The Magazine of Horticulture, Botany, and All Useful Discoveries 3: 122-124 (Apr 1837)
By Charles Mason Hovey

Nursery of Mr. Thomas Hogg, on the Bloomingdale Road.— Mr. Hogg is celebrated for his fine collection of geraniums, which probably surpasses, in the number of new and rare varieties, any other in the country; the plants are exceedingly well grown, and were, when we saw them, covered with flower buds. They are grown in a house by themselves, as we are convinced they always should be, and are not drawn up, but have that dwarfish and robust habit which is said to distinguish the collections of the English cultivators of this tribe. The taste for geraniums in New York is rapidly extending, and it is only from the great demand for the new and rare sorts, which are eagerly sought after, that Mr. Hogg is enabled to import plants which cost a great sum of money, and the importation of which is attended with less success than almost any other tribe. We hope to see the same taste for the new and elegant varieties of geraniums, which are yearly raised in England, prevalent in the vicinity of Boston. Certainly but few families of plants can boast of equal splendor of colors and delicacy of pencilling which is to be found in the more superb varieties. We found at this early season but a few sorts in bloom; among those, however, which had expanded, we noticed the following: Amelia, Atlas, Virginius, rose spotted, Celestia, Adelinae, Boll's General Washington, Lord Denman, Bouganvilleianum, purpurea caerulea, Clarissimum, Duchess of Clarence, Seneca, Exquisite, clouded, Erranium, Lord Broughham, Dennis's Queen, Anne Maria, Weltjie's Sydney, Admiral Napier, Sesostris, Tigrinum, Congestum, &c. Of these, which we thought distinct and possessing fine properties, are Dennis's Perfection, fine dark rose, with superb petals; Amelia, light rose, large flower, with delicate spots; Gen. Chasse, very bright; Lord Denman, rich deep crimson, with dark spot; Boll's General Washington, very handsome; Virginius, rose, with a pretty spot; and Bouganvilleianum. The trusses of several, if not all, of these varieties, are very perfect. There will be a most splendid display in the course of three or four weeks; and as a larger part of Mr. Hogg's fine new sorts will not be sold until next fall, there will be a fine show during all the spring. Mr. Hogg, jr., who spent the winter of 1835 in London and vicinity, purchased many fine kinds; among others, Dennis's Perfection, which was selling at three or four pounds sterling a plant.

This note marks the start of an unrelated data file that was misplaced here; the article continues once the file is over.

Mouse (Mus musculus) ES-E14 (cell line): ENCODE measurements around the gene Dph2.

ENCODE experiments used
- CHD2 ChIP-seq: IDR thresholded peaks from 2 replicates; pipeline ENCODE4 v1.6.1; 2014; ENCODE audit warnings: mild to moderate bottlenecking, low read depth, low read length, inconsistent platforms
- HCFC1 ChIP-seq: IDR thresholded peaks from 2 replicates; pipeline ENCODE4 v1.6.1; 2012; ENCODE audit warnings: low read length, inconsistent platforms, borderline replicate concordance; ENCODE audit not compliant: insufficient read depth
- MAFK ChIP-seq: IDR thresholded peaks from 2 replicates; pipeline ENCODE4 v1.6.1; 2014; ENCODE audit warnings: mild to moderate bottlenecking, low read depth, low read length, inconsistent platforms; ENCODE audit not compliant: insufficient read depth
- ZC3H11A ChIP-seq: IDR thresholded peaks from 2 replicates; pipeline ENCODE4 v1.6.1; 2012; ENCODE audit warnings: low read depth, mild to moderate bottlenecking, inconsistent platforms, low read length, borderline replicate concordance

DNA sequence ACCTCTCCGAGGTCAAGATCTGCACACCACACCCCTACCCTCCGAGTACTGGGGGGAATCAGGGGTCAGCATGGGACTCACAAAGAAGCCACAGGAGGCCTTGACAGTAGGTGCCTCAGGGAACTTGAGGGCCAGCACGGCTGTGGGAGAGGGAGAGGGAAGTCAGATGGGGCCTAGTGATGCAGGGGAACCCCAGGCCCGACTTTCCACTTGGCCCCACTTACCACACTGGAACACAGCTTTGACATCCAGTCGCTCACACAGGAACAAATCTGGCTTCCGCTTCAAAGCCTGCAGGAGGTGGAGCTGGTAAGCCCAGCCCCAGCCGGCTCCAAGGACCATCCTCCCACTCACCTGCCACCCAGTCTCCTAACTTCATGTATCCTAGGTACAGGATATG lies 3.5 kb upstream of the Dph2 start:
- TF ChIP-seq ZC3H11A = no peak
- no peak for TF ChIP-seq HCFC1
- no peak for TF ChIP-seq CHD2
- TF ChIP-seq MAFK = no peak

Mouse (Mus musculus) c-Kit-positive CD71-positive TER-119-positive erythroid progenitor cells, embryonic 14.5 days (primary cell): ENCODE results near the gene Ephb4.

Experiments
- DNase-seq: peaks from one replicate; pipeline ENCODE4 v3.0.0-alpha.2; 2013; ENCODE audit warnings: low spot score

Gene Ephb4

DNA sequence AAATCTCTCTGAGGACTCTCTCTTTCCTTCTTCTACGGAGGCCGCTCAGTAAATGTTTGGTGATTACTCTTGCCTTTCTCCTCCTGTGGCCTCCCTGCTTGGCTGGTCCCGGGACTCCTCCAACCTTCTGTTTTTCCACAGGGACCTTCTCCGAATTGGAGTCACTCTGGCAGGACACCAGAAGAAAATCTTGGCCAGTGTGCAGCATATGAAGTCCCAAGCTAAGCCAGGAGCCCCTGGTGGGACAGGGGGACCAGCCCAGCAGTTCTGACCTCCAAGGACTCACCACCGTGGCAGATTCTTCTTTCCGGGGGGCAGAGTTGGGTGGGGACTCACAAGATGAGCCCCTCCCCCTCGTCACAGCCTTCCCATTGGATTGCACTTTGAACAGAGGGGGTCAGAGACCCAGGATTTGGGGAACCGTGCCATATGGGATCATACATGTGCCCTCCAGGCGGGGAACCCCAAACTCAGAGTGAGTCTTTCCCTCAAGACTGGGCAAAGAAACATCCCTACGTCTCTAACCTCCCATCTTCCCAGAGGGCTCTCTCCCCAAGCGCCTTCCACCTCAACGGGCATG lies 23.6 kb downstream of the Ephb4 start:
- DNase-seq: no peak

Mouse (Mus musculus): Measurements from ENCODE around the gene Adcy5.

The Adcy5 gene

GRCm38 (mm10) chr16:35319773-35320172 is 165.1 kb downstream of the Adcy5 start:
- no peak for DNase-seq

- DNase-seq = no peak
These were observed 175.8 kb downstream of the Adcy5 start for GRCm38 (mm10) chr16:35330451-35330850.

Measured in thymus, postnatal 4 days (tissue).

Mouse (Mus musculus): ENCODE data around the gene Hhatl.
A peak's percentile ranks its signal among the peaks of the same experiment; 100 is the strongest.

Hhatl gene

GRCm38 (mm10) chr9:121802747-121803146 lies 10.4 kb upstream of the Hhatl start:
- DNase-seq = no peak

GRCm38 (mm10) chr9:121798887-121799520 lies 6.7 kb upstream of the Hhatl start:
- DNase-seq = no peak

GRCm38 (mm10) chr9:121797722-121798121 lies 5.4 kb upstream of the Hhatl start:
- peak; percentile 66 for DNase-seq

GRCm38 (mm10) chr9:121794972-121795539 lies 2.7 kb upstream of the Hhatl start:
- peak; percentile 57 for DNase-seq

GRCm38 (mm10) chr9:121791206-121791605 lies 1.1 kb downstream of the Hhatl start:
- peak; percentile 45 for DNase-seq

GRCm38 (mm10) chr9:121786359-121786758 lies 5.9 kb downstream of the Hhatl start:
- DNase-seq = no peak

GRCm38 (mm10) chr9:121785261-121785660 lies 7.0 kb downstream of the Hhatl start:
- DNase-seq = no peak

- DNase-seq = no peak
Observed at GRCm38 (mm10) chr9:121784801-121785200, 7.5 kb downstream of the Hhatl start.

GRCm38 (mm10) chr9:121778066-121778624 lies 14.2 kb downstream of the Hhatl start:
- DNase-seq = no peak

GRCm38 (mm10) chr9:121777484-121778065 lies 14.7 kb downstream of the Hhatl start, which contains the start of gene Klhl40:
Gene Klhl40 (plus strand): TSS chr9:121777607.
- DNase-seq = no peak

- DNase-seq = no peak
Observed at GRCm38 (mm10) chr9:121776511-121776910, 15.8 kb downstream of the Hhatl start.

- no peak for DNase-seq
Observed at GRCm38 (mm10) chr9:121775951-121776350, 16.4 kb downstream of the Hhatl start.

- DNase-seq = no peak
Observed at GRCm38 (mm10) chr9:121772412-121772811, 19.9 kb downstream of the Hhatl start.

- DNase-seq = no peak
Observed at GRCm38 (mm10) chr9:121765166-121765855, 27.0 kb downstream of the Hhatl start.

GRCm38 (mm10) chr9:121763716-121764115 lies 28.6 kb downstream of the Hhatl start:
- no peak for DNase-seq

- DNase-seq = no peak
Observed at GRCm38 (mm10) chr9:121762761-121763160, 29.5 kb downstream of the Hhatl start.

Mr. Hogg's plant houses, as we stated two years since, consist of detached buildings, erected without any regard to external or internal beauty, but merely for the shelter and propagation of plants. In a very low house without flues, Mr. Hogg has a large number of double white and other common camellias planted in the ground for propagation. From these both layers and inarchings are taken. In another house, where were a great number of the more common plants, we noticed a Wistaria Consequana, which young Mr. Hogg informed us, to our surprise, had bloomed finely the past year; it has made a vigorous growth, and the branches extend twenty or thirty feet; it is planted outside of the wall of the house. We were not aware that it had ever blossomed in any collection in the country. We should be most happy to see it in flower.